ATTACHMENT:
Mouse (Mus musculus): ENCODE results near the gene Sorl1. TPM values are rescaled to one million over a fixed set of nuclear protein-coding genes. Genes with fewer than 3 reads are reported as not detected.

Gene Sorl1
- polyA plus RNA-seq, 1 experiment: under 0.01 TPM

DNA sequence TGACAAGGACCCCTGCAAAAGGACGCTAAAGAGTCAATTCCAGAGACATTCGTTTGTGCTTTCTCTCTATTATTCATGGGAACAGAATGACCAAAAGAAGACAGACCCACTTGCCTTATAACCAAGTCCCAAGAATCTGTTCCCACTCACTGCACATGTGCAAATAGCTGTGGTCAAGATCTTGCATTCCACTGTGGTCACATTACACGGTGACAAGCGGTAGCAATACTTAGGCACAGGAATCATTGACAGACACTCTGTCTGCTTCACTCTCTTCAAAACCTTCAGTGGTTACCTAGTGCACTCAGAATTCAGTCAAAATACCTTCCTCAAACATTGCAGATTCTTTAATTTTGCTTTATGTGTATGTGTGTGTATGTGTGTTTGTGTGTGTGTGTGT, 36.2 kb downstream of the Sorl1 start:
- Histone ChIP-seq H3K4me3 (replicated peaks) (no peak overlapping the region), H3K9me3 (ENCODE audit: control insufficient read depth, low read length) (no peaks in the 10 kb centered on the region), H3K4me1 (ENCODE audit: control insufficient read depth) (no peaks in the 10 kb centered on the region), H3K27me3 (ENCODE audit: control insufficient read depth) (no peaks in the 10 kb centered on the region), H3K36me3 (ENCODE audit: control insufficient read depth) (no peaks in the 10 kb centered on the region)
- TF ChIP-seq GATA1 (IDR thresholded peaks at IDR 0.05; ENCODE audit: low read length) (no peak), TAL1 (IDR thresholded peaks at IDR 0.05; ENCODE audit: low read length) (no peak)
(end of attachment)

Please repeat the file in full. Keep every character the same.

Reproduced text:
Mouse (Mus musculus): ENCODE results near the gene Sorl1. TPM values are rescaled to one million over a fixed set of nuclear protein-coding genes. Genes with fewer than 3 reads are reported as not detected.

Gene Sorl1
- polyA plus RNA-seq, 1 experiment: under 0.01 TPM

DNA sequence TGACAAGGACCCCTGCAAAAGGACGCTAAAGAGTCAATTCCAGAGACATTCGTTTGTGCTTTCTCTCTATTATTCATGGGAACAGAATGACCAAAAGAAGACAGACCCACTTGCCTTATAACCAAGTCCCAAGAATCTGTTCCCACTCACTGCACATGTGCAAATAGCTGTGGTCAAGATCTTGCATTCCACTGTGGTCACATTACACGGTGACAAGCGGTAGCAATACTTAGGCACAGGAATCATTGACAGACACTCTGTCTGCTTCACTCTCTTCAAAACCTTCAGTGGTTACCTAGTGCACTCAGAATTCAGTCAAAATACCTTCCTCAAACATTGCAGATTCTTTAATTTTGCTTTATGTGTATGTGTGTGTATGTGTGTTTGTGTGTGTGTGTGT, 36.2 kb downstream of the Sorl1 start:
- Histone ChIP-seq H3K4me3 (replicated peaks) (no peak overlapping the region), H3K9me3 (ENCODE audit: control insufficient read depth, low read length) (no peaks in the 10 kb centered on the region), H3K4me1 (ENCODE audit: control insufficient read depth) (no peaks in the 10 kb centered on the region), H3K27me3 (ENCODE audit: control insufficient read depth) (no peaks in the 10 kb centered on the region), H3K36me3 (ENCODE audit: control insufficient read depth) (no peaks in the 10 kb centered on the region)
- TF ChIP-seq GATA1 (IDR thresholded peaks at IDR 0.05; ENCODE audit: low read length) (no peak), TAL1 (IDR thresholded peaks at IDR 0.05; ENCODE audit: low read length) (no peak)